A Fox hit and an NBC miss part of tonight's lineup TELEVISION PREVIEWS 'Trade Winds'fills an empty time slot but fails to entertain

August 27, 1993|By David Zurawik | David Zurawik,Television Critic

"Trade Winds," on NBC, has some things going for it: It offers the distinct pleasures of seeing people of color in positions of power and wealth, of seeing a young woman of color as the female romantic lead, of seeing a world that's just a little more colorblind than ours.

But that liberation and the distinct visual pleasures of the island of St. Martin sum up the good news about this miniseries, which premieres on NBC at 9 tonight, launching a Friday night anthology series the network is calling "Great Escapes." (Because of an Orioles telecast WMAR [Channel 2] is delaying the start of the miniseries until 3 p.m. tomorrow.)

NBC is promoting "Great Escapes" as the romance novel come to TV. But it's mainly NBC's finding a cheap way to fill the time slot until another anthology of mystery movies featuring such big names as Bill Cosby, Robert Culp, Larry Hagman, Robert Wagner and Stephanie Powers is ready to go.

The network hopes viewers won't notice that Cosby and the other stars aren't anywhere to be seen this fall on NBC despite months of promotion saying they'd be back. NBC is hoping to confuse you.

Tonight's first hour of "Trade Winds" is certainly confusing enough. It requires a scorecard, scoreboard, flashcards and cribsheet to keep everybody straight in this would-be pot boiler about two rival families fighting for women, hotels and sunken treasure in the Caribbean.

To be kind, let's just say the pot never quite boils.

It tries to simmer and give off some steam, but the actors are so inexperienced and the script so nondescript that everything takes a back seat to the backdrop of sea, beach and mountains.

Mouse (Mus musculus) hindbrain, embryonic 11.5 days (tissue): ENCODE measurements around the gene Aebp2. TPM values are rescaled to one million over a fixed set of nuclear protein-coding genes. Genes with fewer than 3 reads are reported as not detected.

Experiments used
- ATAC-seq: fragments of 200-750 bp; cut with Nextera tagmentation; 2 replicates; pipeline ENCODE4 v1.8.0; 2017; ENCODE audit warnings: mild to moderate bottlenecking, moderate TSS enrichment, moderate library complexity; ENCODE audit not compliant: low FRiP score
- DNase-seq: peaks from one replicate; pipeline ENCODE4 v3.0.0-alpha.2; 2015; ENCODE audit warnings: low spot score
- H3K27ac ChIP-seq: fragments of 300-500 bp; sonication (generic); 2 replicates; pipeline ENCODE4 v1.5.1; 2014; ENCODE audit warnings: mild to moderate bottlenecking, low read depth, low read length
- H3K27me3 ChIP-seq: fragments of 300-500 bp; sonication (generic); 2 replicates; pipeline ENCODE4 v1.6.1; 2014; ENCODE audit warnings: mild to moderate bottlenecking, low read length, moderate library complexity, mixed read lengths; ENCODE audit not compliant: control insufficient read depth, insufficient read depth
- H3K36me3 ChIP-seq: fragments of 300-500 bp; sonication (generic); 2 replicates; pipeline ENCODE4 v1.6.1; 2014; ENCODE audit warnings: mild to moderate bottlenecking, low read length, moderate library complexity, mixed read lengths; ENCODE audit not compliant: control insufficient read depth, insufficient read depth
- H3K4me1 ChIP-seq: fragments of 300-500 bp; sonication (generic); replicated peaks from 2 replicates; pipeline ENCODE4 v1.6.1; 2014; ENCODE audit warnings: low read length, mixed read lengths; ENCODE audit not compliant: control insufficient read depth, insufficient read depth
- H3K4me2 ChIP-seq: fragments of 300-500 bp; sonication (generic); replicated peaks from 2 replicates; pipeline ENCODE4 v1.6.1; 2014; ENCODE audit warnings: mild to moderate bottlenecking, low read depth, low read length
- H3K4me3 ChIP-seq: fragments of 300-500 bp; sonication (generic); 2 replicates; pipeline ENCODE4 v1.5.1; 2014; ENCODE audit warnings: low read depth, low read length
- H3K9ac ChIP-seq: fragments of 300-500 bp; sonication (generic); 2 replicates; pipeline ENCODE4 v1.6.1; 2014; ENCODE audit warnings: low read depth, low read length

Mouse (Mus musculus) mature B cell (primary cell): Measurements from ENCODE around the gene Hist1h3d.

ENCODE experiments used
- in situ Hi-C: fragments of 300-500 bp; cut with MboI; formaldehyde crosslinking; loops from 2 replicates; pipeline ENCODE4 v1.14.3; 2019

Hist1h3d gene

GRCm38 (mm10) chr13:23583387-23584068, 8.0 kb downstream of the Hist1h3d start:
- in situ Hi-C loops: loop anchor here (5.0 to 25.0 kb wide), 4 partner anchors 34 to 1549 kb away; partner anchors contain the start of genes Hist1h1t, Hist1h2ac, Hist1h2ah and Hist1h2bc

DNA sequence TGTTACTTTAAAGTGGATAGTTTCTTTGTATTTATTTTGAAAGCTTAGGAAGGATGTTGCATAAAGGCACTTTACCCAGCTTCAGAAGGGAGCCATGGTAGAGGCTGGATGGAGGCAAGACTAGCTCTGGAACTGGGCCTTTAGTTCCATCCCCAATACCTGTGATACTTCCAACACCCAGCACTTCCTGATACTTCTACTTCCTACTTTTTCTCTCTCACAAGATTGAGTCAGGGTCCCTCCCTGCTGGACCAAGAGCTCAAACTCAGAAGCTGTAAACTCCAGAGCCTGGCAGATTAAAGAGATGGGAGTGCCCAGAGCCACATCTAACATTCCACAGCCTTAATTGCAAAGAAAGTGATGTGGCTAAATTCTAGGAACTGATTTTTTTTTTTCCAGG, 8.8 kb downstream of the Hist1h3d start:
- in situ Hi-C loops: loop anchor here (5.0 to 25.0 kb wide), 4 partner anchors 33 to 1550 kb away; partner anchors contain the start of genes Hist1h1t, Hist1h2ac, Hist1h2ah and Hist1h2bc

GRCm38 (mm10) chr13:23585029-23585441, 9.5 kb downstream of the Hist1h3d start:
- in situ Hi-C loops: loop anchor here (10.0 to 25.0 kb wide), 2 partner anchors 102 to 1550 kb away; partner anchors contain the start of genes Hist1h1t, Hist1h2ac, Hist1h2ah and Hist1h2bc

The plot revolves around two grandsons of a patriarch (played by Efrem Zimbalist Jr.) trying to find a sunken Spanish galleon.

Efrem Zimbalist Jr. and a Spanish galleon. Enough said? In case it's not, here's the rest. One of the grandsons is trying to save his father's hotel. Another grandson -- this one from a rival part of the family tree -- has mounting gambling debts. Yet, a third has just become a district attorney. There are other grandchildren, but enough's enough. The number of offspring of Zimbalist's Christof von Philips is biblical.

This is a miniseries of worsts, right out of the tradition of "Lady Boss" and "Scruples." John Beck, long hailed as the most wooden actor to ever get steady work outside of martial arts movies, plays a tight-fisted banker who is another one of Zimbalist's grandkids. But topping Beck is the old man himself, Mr. FBI, Zimbalist, who seems to have replaced Vincent Price as the hammiest actor around.

"It feeds on itself, this fighting between two families," the old man's wife says in one scene.

"When will it stop?" Zimbalist says to her.

When, indeed?

Not until NBC gets its big-name, Friday-night, mystery movies made and can deep-six "Great Escapes."

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